Thursday, February 11, 2010

"Mean Girls" or Marketing Sisterhood?

Sorority Rules at Cornell University

Okay so there is a lot of stuff flying around regarding Cornell University and Pi Bet Phi sorority.  The article that sparked my intrest is from Yahoo's front page and was written by a non-Greek, Ms. Jennifer Romolini.  (Yahoo, that was your first mistake.)  I have linked the article above. 

Read the Whole List from Pi Beta Phi Here

Now make your own assumptions, even take jabs at us ladies for it, but listen very carefully when I say that this is and will always be about putting your best foot forward during recruitment.  If you think it sounds ridiculous, think about all of the primping and poofing that our mothers taught us to do and the words "Easter dress" or "Christmas dress" that have been engraved into our minds beginning when we were toddlers.  Fashion is not a new subject for young women in America. 

The thing that irritates me the most about this whole situation is that people are angered at young ladies telling other young ladies what to wear.  Really?  Have you turned on the television lately?  If sorority women don't tell young women what to wear then perhaps Guiliana Ransic (E!) and Stacy London (What Not to Wear on TLC) will do it anyways. 

Do I care that the recruitment chair or advisor of this particular sorority told them not to wear watches?  Not at all.  It's a distraction during recruitment anyhow.  Does it bother me that they were told not to wear things unless they weighed 130 pounds or less?  Absolutely not, in fact I myself have wanted to say such things to other women in the grocery store.  Finally, do I find it odd that they were told not to wear things unless they could "pull them off?"  Hell no!  I cannot pull off a mini skirt, this is a simple truth.  So I don't wear a mini skirt.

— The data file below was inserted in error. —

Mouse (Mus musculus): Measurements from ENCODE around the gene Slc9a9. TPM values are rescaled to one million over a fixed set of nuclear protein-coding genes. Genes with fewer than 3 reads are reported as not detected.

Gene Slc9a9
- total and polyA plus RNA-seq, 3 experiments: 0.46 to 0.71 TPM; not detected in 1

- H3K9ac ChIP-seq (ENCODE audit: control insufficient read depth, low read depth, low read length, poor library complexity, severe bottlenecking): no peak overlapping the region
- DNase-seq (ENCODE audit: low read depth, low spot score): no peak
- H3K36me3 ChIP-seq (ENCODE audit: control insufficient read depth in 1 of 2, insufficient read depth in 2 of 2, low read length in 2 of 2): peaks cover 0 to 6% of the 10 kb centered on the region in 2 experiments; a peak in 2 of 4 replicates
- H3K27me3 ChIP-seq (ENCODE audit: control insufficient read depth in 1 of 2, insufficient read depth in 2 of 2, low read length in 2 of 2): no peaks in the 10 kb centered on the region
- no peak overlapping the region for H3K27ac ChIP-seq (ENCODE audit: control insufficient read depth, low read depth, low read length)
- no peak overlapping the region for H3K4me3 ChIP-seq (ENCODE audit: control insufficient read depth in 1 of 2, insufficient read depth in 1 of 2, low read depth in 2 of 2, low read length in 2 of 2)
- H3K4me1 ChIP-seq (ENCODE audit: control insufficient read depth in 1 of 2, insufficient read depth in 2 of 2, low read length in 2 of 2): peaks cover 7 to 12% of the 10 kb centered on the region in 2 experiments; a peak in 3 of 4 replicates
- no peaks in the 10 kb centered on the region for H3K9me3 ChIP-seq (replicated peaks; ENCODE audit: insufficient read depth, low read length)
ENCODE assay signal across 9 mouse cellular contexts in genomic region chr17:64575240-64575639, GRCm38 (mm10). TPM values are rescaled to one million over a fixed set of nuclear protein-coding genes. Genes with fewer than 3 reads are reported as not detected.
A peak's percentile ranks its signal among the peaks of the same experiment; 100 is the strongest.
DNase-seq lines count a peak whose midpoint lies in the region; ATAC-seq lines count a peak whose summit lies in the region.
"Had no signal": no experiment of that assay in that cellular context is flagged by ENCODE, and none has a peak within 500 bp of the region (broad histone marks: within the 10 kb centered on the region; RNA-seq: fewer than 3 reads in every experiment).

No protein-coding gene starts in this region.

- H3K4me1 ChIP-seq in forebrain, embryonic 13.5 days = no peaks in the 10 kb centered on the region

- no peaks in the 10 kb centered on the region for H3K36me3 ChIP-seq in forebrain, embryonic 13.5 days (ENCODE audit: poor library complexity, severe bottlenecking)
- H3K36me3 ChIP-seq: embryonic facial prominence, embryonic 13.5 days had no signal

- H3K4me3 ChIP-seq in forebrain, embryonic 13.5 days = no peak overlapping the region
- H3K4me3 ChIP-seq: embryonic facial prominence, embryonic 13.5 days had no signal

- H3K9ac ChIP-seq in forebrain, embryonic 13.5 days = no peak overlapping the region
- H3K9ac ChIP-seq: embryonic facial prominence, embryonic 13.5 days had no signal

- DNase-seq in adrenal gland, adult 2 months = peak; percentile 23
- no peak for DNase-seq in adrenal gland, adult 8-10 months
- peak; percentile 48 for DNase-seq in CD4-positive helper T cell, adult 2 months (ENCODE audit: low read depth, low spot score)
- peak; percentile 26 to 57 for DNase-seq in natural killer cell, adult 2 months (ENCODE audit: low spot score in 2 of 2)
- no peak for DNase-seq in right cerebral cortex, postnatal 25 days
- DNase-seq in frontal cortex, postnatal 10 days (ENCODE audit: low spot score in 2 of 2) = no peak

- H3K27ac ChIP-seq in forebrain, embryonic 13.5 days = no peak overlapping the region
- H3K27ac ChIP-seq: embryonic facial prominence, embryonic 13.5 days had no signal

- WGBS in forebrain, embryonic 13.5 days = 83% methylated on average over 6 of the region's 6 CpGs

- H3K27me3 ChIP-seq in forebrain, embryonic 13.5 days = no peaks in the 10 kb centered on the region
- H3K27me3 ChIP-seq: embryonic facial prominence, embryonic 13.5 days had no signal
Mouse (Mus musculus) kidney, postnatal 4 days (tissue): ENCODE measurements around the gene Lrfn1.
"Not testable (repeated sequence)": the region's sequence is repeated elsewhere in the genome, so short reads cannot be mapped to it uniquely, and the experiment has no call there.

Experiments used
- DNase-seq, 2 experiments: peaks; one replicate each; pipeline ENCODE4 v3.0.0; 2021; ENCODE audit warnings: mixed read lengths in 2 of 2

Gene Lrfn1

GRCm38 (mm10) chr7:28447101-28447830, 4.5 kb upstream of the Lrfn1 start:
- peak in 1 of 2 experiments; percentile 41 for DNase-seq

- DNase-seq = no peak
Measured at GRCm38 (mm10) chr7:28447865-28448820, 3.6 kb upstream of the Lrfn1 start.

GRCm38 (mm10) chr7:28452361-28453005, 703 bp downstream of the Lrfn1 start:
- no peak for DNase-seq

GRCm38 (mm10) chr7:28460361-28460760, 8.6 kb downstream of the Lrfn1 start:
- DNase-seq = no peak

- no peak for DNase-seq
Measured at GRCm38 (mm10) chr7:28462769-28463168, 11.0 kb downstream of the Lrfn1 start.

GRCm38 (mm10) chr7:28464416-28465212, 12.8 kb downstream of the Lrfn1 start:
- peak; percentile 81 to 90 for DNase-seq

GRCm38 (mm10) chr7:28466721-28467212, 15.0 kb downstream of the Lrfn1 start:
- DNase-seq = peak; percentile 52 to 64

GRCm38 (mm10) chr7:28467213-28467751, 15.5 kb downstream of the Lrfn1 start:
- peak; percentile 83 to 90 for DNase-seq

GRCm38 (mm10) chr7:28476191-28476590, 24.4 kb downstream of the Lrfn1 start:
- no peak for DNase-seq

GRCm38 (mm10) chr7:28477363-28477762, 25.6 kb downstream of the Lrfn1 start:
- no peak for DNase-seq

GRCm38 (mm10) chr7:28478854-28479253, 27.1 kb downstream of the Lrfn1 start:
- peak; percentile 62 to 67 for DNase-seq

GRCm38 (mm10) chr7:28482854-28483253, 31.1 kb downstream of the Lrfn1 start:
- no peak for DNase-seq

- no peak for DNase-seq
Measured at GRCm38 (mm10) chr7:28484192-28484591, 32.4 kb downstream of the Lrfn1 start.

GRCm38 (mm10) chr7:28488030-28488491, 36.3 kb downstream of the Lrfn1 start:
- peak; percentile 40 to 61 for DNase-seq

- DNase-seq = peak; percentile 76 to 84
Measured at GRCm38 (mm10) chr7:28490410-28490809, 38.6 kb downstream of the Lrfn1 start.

Now, in terms of the language that was used in the leaked outline of proper Pi Beta Phi attire, I find it amusing.  It is valley girl or mean girl lingo and I cannot help but laugh because it's irrelevant to the argument of whether or not what these girls are doing is wrong. 

What women of sororities do during these times is called marketing, nothing more and nothing less.  They are teaching their sisters how and when to put their best foot forward and if you thing it's snobbish or disturbing, then you are absolutely wrong. 

It teaches young women that manicures and pedicures are a treat and when you plan on shaking the hands of new acquantances all day, they are essential.  It reminds ladies that although your dye job is fantastic, roots will always catch up to you and they are one of the first things that people notice when they meet you.  More importantly, it guides young ladies to make proper attire choices for very precise situations.  Finally, it's about gently pointing out to a friend and sister that her make-up is a bit too much, or perhaps not enough.  Enhance your appearance and this will allow your personality  to shine above and beyond your outer shell. 

All of the above factors, as well as countless others about the fit or function of clothing, are relevant to them for the rest of their lives.  Business meetings.  Seminars.  Job interviews.  Etc.  A few added minutes to plot out your hair, make-up, and clothing choices can create an enticing appearance that (and here's that brutally honest part) that will open doors and create conversations that may have otherwise not have happened. 

So to the ladies of Pi Beta Phi,

     Keep on working out those wardrobe kinks...your members will be better for it in the future. 

Zeta Love,